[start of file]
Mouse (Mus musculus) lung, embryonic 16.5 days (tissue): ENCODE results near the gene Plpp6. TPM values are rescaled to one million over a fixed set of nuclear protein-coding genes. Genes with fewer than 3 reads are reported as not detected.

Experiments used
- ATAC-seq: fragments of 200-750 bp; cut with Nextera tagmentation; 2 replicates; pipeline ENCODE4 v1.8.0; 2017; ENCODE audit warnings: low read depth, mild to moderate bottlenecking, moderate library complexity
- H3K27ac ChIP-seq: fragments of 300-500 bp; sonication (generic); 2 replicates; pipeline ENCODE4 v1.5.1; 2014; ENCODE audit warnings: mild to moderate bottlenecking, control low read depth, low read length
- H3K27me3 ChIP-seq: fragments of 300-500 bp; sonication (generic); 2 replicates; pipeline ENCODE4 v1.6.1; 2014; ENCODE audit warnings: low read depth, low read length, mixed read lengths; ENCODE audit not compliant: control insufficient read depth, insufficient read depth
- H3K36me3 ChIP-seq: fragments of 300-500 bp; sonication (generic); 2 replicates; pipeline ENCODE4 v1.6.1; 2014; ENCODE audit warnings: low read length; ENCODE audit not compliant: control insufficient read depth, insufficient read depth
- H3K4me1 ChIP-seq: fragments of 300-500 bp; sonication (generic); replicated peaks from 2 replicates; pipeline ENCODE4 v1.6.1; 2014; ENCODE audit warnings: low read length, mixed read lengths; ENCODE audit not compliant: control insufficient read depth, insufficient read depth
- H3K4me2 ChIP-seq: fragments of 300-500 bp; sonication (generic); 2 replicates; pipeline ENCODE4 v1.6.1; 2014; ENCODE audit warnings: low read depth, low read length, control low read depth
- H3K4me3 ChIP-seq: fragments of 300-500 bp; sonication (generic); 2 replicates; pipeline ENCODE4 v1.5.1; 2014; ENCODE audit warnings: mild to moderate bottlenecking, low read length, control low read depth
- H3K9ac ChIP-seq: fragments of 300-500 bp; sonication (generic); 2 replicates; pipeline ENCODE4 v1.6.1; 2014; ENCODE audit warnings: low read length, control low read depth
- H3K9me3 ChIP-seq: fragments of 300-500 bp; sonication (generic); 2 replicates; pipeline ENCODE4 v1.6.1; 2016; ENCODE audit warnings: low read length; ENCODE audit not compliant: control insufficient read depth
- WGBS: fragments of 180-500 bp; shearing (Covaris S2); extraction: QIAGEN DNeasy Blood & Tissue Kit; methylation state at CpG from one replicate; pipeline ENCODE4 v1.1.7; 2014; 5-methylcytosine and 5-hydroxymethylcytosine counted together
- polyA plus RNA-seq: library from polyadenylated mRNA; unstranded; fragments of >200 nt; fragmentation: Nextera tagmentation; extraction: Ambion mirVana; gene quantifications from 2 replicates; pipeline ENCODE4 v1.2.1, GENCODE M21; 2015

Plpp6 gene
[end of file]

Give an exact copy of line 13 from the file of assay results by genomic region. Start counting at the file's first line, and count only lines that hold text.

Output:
- polyA plus RNA-seq: library from polyadenylated mRNA; unstranded; fragments of >200 nt; fragmentation: Nextera tagmentation; extraction: Ambion mirVana; gene quantifications from 2 replicates; pipeline ENCODE4 v1.2.1, GENCODE M21; 2015